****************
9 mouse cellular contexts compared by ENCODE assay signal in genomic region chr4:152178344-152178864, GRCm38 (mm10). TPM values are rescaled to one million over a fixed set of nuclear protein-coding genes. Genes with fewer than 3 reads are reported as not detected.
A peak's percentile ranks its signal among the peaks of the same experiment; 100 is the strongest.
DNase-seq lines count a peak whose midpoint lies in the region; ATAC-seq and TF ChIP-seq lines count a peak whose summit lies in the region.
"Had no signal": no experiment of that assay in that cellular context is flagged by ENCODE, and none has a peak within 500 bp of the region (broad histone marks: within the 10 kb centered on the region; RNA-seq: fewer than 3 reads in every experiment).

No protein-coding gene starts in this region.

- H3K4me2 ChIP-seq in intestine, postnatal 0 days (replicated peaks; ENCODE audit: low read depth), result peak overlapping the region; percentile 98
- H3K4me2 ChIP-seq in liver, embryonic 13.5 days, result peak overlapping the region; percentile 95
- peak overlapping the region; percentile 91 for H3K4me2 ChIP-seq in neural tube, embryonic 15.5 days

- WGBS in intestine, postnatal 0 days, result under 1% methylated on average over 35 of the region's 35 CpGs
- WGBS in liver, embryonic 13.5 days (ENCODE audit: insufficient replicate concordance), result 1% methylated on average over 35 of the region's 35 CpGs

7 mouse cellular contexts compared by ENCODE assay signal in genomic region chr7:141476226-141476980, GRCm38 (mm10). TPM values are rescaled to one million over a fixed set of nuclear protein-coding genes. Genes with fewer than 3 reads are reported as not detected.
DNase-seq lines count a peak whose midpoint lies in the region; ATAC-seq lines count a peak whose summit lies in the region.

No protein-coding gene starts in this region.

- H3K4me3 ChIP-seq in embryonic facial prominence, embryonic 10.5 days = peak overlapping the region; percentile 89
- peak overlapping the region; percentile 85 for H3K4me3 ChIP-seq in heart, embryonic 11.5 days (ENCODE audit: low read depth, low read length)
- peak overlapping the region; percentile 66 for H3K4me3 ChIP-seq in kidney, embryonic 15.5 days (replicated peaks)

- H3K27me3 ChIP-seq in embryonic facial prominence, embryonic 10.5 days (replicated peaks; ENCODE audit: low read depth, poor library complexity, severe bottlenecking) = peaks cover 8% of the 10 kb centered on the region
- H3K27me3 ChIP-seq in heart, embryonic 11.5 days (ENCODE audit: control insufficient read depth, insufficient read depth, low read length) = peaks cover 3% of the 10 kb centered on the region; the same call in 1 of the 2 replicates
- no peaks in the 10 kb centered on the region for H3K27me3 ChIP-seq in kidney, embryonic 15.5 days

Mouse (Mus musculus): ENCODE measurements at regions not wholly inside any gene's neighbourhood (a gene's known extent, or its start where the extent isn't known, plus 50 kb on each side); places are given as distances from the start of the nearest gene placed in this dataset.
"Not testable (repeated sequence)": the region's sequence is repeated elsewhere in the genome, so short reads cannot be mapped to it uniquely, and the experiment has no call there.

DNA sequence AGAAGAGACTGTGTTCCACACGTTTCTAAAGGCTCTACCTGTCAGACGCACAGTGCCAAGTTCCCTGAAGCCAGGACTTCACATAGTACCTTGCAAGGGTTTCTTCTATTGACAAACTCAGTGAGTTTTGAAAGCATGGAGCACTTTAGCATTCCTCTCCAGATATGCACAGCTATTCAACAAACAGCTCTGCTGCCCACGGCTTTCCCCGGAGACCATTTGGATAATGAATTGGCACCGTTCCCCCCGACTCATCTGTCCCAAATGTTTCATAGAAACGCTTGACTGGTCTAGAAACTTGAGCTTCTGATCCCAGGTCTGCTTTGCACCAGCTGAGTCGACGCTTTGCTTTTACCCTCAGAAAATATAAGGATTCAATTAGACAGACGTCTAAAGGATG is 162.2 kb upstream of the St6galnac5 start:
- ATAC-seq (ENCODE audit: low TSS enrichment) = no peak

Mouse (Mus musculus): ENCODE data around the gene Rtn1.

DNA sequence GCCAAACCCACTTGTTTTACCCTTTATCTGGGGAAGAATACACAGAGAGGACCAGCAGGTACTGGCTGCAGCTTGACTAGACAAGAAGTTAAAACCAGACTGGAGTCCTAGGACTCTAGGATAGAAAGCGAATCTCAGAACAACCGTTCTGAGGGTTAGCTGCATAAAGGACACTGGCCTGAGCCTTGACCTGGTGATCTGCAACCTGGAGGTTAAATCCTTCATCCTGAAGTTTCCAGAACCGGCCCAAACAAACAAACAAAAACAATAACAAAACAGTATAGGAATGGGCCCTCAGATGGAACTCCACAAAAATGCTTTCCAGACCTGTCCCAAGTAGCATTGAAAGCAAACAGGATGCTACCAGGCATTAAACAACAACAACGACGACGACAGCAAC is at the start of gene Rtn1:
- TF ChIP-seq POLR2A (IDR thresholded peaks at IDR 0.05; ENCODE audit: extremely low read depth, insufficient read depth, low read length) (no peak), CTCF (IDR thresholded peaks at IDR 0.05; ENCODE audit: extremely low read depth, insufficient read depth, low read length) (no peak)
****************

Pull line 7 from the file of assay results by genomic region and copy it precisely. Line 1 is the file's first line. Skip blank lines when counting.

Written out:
- H3K4me2 ChIP-seq in liver, embryonic 13.5 days, result peak overlapping the region; percentile 95